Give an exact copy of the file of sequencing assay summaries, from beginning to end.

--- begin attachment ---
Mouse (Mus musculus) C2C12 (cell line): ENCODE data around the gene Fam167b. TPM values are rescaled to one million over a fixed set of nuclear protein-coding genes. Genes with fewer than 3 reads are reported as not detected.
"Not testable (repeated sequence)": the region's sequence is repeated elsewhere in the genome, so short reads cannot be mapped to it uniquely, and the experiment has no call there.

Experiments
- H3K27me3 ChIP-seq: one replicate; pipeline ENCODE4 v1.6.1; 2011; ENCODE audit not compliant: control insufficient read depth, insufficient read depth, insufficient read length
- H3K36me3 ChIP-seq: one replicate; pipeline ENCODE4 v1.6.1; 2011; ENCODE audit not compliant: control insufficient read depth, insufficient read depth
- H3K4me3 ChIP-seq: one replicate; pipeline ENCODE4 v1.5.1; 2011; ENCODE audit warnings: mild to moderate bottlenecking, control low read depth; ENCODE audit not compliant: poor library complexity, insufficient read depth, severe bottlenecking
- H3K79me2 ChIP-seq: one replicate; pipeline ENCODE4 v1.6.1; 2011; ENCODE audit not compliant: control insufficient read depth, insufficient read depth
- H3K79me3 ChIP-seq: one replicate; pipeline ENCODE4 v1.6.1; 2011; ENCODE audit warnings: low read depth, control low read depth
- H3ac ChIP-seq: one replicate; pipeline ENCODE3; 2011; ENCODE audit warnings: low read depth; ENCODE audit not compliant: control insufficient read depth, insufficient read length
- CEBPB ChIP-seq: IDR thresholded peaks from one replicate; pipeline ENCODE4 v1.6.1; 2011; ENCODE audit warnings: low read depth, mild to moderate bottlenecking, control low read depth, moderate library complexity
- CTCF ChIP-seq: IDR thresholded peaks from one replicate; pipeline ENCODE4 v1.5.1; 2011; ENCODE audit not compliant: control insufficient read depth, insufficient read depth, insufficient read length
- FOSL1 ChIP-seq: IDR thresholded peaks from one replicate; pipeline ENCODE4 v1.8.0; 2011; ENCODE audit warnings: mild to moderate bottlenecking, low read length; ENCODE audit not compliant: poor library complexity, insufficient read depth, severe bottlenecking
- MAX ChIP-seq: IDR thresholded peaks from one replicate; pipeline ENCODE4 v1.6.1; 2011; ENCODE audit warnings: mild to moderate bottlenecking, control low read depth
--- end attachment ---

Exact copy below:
Mouse (Mus musculus) C2C12 (cell line): ENCODE data around the gene Fam167b. TPM values are rescaled to one million over a fixed set of nuclear protein-coding genes. Genes with fewer than 3 reads are reported as not detected.
"Not testable (repeated sequence)": the region's sequence is repeated elsewhere in the genome, so short reads cannot be mapped to it uniquely, and the experiment has no call there.

Experiments
- H3K27me3 ChIP-seq: one replicate; pipeline ENCODE4 v1.6.1; 2011; ENCODE audit not compliant: control insufficient read depth, insufficient read depth, insufficient read length
- H3K36me3 ChIP-seq: one replicate; pipeline ENCODE4 v1.6.1; 2011; ENCODE audit not compliant: control insufficient read depth, insufficient read depth
- H3K4me3 ChIP-seq: one replicate; pipeline ENCODE4 v1.5.1; 2011; ENCODE audit warnings: mild to moderate bottlenecking, control low read depth; ENCODE audit not compliant: poor library complexity, insufficient read depth, severe bottlenecking
- H3K79me2 ChIP-seq: one replicate; pipeline ENCODE4 v1.6.1; 2011; ENCODE audit not compliant: control insufficient read depth, insufficient read depth
- H3K79me3 ChIP-seq: one replicate; pipeline ENCODE4 v1.6.1; 2011; ENCODE audit warnings: low read depth, control low read depth
- H3ac ChIP-seq: one replicate; pipeline ENCODE3; 2011; ENCODE audit warnings: low read depth; ENCODE audit not compliant: control insufficient read depth, insufficient read length
- CEBPB ChIP-seq: IDR thresholded peaks from one replicate; pipeline ENCODE4 v1.6.1; 2011; ENCODE audit warnings: low read depth, mild to moderate bottlenecking, control low read depth, moderate library complexity
- CTCF ChIP-seq: IDR thresholded peaks from one replicate; pipeline ENCODE4 v1.5.1; 2011; ENCODE audit not compliant: control insufficient read depth, insufficient read depth, insufficient read length
- FOSL1 ChIP-seq: IDR thresholded peaks from one replicate; pipeline ENCODE4 v1.8.0; 2011; ENCODE audit warnings: mild to moderate bottlenecking, low read length; ENCODE audit not compliant: poor library complexity, insufficient read depth, severe bottlenecking
- MAX ChIP-seq: IDR thresholded peaks from one replicate; pipeline ENCODE4 v1.6.1; 2011; ENCODE audit warnings: mild to moderate bottlenecking, control low read depth